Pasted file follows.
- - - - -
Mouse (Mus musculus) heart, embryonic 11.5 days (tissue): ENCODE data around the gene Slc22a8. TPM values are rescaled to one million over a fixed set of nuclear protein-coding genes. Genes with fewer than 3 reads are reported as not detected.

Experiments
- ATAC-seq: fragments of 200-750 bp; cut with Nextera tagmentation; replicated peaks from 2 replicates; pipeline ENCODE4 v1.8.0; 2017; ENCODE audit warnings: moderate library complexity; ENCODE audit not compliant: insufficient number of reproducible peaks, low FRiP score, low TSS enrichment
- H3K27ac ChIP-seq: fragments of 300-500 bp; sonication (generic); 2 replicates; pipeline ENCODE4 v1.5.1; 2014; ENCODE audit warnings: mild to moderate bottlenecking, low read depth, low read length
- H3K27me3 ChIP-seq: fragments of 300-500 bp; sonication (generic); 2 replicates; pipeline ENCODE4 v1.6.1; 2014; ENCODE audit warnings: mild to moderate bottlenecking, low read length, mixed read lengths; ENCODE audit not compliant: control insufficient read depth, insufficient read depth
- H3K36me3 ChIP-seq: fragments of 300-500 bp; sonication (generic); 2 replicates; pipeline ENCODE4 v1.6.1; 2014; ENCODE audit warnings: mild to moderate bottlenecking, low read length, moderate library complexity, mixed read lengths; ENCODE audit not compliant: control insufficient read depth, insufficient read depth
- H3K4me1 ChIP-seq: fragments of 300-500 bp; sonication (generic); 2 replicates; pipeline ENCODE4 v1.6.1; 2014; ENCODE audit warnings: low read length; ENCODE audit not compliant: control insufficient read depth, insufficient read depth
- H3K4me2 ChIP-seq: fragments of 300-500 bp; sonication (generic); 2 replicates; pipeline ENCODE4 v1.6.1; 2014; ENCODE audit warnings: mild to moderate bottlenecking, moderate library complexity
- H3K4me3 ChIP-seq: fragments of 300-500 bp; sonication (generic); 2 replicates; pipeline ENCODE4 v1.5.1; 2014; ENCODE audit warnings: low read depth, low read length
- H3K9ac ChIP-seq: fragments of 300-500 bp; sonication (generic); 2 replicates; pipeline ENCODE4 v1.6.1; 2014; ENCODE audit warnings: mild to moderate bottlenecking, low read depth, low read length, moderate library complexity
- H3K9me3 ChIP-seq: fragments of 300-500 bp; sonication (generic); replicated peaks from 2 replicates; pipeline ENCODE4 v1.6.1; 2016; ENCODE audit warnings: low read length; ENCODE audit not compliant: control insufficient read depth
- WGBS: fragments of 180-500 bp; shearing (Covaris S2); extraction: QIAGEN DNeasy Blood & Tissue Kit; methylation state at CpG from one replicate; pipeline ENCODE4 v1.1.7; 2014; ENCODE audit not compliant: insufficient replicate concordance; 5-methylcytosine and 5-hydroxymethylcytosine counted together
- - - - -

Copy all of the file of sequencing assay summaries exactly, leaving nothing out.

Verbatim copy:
Mouse (Mus musculus) heart, embryonic 11.5 days (tissue): ENCODE data around the gene Slc22a8. TPM values are rescaled to one million over a fixed set of nuclear protein-coding genes. Genes with fewer than 3 reads are reported as not detected.

Experiments
- ATAC-seq: fragments of 200-750 bp; cut with Nextera tagmentation; replicated peaks from 2 replicates; pipeline ENCODE4 v1.8.0; 2017; ENCODE audit warnings: moderate library complexity; ENCODE audit not compliant: insufficient number of reproducible peaks, low FRiP score, low TSS enrichment
- H3K27ac ChIP-seq: fragments of 300-500 bp; sonication (generic); 2 replicates; pipeline ENCODE4 v1.5.1; 2014; ENCODE audit warnings: mild to moderate bottlenecking, low read depth, low read length
- H3K27me3 ChIP-seq: fragments of 300-500 bp; sonication (generic); 2 replicates; pipeline ENCODE4 v1.6.1; 2014; ENCODE audit warnings: mild to moderate bottlenecking, low read length, mixed read lengths; ENCODE audit not compliant: control insufficient read depth, insufficient read depth
- H3K36me3 ChIP-seq: fragments of 300-500 bp; sonication (generic); 2 replicates; pipeline ENCODE4 v1.6.1; 2014; ENCODE audit warnings: mild to moderate bottlenecking, low read length, moderate library complexity, mixed read lengths; ENCODE audit not compliant: control insufficient read depth, insufficient read depth
- H3K4me1 ChIP-seq: fragments of 300-500 bp; sonication (generic); 2 replicates; pipeline ENCODE4 v1.6.1; 2014; ENCODE audit warnings: low read length; ENCODE audit not compliant: control insufficient read depth, insufficient read depth
- H3K4me2 ChIP-seq: fragments of 300-500 bp; sonication (generic); 2 replicates; pipeline ENCODE4 v1.6.1; 2014; ENCODE audit warnings: mild to moderate bottlenecking, moderate library complexity
- H3K4me3 ChIP-seq: fragments of 300-500 bp; sonication (generic); 2 replicates; pipeline ENCODE4 v1.5.1; 2014; ENCODE audit warnings: low read depth, low read length
- H3K9ac ChIP-seq: fragments of 300-500 bp; sonication (generic); 2 replicates; pipeline ENCODE4 v1.6.1; 2014; ENCODE audit warnings: mild to moderate bottlenecking, low read depth, low read length, moderate library complexity
- H3K9me3 ChIP-seq: fragments of 300-500 bp; sonication (generic); replicated peaks from 2 replicates; pipeline ENCODE4 v1.6.1; 2016; ENCODE audit warnings: low read length; ENCODE audit not compliant: control insufficient read depth
- WGBS: fragments of 180-500 bp; shearing (Covaris S2); extraction: QIAGEN DNeasy Blood & Tissue Kit; methylation state at CpG from one replicate; pipeline ENCODE4 v1.1.7; 2014; ENCODE audit not compliant: insufficient replicate concordance; 5-methylcytosine and 5-hydroxymethylcytosine counted together